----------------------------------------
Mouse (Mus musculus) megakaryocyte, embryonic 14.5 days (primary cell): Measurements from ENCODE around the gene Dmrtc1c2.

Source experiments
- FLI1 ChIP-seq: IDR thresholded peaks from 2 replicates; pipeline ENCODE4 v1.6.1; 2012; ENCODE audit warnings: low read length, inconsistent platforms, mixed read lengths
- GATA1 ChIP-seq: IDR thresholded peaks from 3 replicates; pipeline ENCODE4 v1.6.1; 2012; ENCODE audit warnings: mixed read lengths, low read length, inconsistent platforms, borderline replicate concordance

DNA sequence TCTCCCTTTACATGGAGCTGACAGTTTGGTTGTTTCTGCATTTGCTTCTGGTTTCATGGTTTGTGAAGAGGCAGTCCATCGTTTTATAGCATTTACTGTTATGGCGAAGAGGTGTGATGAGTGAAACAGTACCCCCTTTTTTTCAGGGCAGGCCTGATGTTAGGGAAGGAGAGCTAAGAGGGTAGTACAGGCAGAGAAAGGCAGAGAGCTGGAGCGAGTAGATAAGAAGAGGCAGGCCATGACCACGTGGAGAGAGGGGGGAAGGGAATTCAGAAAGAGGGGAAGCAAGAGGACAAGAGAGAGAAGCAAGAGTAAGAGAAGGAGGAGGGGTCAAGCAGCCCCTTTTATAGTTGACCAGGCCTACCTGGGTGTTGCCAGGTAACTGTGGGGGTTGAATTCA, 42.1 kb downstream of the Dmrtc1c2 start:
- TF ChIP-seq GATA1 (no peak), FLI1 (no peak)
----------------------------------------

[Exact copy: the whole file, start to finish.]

Mouse (Mus musculus) megakaryocyte, embryonic 14.5 days (primary cell): Measurements from ENCODE around the gene Dmrtc1c2.

Source experiments
- FLI1 ChIP-seq: IDR thresholded peaks from 2 replicates; pipeline ENCODE4 v1.6.1; 2012; ENCODE audit warnings: low read length, inconsistent platforms, mixed read lengths
- GATA1 ChIP-seq: IDR thresholded peaks from 3 replicates; pipeline ENCODE4 v1.6.1; 2012; ENCODE audit warnings: mixed read lengths, low read length, inconsistent platforms, borderline replicate concordance

DNA sequence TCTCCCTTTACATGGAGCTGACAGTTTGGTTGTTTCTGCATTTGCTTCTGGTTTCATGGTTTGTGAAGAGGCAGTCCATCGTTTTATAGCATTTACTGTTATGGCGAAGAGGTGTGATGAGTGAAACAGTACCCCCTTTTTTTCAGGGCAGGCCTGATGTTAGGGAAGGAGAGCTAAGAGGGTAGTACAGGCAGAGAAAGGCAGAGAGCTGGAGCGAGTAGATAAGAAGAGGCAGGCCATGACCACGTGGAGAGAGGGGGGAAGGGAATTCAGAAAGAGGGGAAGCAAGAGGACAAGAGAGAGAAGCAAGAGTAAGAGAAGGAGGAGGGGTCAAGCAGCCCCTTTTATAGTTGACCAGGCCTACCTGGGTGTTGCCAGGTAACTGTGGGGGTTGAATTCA, 42.1 kb downstream of the Dmrtc1c2 start:
- TF ChIP-seq GATA1 (no peak), FLI1 (no peak)